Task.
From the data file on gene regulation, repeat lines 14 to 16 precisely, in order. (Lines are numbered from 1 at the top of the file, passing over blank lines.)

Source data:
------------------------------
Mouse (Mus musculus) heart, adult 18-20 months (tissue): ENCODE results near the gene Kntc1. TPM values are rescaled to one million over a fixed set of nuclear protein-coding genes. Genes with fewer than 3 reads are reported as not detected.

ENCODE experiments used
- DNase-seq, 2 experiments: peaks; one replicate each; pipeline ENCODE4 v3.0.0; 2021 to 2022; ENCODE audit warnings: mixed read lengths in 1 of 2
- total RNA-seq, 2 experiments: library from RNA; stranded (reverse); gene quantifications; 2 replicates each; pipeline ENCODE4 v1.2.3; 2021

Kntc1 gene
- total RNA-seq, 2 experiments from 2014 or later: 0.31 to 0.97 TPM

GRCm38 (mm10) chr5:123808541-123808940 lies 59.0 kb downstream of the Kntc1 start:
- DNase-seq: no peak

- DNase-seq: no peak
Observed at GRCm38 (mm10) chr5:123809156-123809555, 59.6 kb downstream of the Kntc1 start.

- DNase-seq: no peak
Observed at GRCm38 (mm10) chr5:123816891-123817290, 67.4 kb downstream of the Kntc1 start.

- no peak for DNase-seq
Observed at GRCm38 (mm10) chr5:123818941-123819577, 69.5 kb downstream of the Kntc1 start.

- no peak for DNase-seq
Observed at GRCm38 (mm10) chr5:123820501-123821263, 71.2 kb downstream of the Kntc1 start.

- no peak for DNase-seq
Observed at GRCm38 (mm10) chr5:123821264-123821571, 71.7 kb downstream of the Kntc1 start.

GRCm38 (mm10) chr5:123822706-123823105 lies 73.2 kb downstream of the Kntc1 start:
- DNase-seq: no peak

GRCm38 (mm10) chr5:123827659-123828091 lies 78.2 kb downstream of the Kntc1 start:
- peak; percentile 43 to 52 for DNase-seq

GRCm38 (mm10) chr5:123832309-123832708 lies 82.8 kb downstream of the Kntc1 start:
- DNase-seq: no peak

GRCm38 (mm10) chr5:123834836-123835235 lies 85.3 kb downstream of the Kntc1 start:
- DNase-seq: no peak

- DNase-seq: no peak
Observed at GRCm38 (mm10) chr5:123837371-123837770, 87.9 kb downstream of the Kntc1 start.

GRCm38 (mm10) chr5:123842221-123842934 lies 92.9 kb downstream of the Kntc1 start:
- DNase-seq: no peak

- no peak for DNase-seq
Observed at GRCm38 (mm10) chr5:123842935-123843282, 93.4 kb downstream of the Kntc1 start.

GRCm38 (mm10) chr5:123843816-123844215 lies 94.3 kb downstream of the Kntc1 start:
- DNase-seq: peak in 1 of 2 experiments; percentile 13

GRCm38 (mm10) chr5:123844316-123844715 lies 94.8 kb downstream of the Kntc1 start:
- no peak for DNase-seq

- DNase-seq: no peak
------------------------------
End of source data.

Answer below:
Observed at GRCm38 (mm10) chr5:123818941-123819577, 69.5 kb downstream of the Kntc1 start.

- no peak for DNase-seq
Observed at GRCm38 (mm10) chr5:123820501-123821263, 71.2 kb downstream of the Kntc1 start.